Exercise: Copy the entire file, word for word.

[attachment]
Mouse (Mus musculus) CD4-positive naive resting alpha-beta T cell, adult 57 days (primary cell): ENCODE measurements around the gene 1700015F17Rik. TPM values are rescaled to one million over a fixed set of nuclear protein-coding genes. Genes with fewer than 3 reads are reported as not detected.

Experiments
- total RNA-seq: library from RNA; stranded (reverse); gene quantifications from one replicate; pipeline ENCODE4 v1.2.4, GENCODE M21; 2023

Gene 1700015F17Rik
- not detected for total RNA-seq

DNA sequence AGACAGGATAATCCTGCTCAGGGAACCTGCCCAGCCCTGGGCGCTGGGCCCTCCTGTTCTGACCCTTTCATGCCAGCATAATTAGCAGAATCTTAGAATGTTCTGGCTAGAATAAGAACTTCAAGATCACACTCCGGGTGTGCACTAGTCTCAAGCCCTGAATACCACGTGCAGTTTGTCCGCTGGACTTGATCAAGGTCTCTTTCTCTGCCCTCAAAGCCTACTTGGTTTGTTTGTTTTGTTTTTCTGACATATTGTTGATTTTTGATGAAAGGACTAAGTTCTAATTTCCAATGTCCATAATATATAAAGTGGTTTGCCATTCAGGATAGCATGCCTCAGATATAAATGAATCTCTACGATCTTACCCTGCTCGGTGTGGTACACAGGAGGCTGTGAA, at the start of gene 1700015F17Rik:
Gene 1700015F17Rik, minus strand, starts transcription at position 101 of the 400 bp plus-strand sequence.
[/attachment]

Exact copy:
Mouse (Mus musculus) CD4-positive naive resting alpha-beta T cell, adult 57 days (primary cell): ENCODE measurements around the gene 1700015F17Rik. TPM values are rescaled to one million over a fixed set of nuclear protein-coding genes. Genes with fewer than 3 reads are reported as not detected.

Experiments
- total RNA-seq: library from RNA; stranded (reverse); gene quantifications from one replicate; pipeline ENCODE4 v1.2.4, GENCODE M21; 2023

Gene 1700015F17Rik
- not detected for total RNA-seq

DNA sequence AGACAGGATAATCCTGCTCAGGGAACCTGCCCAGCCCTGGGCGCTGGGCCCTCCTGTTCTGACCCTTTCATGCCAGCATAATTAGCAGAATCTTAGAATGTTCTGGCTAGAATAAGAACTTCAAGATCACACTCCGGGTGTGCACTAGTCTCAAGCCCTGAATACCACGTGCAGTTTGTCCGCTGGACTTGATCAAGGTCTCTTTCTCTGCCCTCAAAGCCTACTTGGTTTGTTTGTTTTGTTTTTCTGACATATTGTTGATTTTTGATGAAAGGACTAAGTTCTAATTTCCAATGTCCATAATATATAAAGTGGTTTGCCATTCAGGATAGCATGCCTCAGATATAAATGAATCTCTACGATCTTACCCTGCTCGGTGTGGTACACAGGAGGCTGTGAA, at the start of gene 1700015F17Rik:
Gene 1700015F17Rik, minus strand, starts transcription at position 101 of the 400 bp plus-strand sequence.